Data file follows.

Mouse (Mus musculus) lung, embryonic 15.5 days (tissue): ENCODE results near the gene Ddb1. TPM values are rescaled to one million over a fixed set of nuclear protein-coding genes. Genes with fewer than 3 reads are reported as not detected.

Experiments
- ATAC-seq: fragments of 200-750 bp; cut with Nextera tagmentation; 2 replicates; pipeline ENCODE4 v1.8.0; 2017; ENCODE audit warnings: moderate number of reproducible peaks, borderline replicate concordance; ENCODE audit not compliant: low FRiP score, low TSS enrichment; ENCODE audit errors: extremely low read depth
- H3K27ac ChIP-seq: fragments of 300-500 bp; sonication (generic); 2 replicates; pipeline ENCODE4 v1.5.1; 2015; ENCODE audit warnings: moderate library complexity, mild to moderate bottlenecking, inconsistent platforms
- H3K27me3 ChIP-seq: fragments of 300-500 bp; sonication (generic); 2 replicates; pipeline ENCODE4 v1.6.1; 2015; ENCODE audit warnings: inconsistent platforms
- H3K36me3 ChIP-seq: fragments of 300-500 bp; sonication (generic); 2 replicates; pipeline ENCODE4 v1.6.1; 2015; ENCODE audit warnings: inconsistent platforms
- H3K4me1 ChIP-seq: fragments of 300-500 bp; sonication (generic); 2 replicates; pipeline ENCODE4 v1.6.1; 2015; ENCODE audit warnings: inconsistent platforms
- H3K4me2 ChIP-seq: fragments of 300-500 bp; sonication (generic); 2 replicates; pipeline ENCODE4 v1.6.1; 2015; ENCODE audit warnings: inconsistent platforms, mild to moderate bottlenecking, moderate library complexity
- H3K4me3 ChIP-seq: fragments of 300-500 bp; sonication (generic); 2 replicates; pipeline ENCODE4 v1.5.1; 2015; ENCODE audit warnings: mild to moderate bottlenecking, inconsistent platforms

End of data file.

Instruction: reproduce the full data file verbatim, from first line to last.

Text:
Mouse (Mus musculus) lung, embryonic 15.5 days (tissue): ENCODE results near the gene Ddb1. TPM values are rescaled to one million over a fixed set of nuclear protein-coding genes. Genes with fewer than 3 reads are reported as not detected.

Experiments
- ATAC-seq: fragments of 200-750 bp; cut with Nextera tagmentation; 2 replicates; pipeline ENCODE4 v1.8.0; 2017; ENCODE audit warnings: moderate number of reproducible peaks, borderline replicate concordance; ENCODE audit not compliant: low FRiP score, low TSS enrichment; ENCODE audit errors: extremely low read depth
- H3K27ac ChIP-seq: fragments of 300-500 bp; sonication (generic); 2 replicates; pipeline ENCODE4 v1.5.1; 2015; ENCODE audit warnings: moderate library complexity, mild to moderate bottlenecking, inconsistent platforms
- H3K27me3 ChIP-seq: fragments of 300-500 bp; sonication (generic); 2 replicates; pipeline ENCODE4 v1.6.1; 2015; ENCODE audit warnings: inconsistent platforms
- H3K36me3 ChIP-seq: fragments of 300-500 bp; sonication (generic); 2 replicates; pipeline ENCODE4 v1.6.1; 2015; ENCODE audit warnings: inconsistent platforms
- H3K4me1 ChIP-seq: fragments of 300-500 bp; sonication (generic); 2 replicates; pipeline ENCODE4 v1.6.1; 2015; ENCODE audit warnings: inconsistent platforms
- H3K4me2 ChIP-seq: fragments of 300-500 bp; sonication (generic); 2 replicates; pipeline ENCODE4 v1.6.1; 2015; ENCODE audit warnings: inconsistent platforms, mild to moderate bottlenecking, moderate library complexity
- H3K4me3 ChIP-seq: fragments of 300-500 bp; sonication (generic); 2 replicates; pipeline ENCODE4 v1.5.1; 2015; ENCODE audit warnings: mild to moderate bottlenecking, inconsistent platforms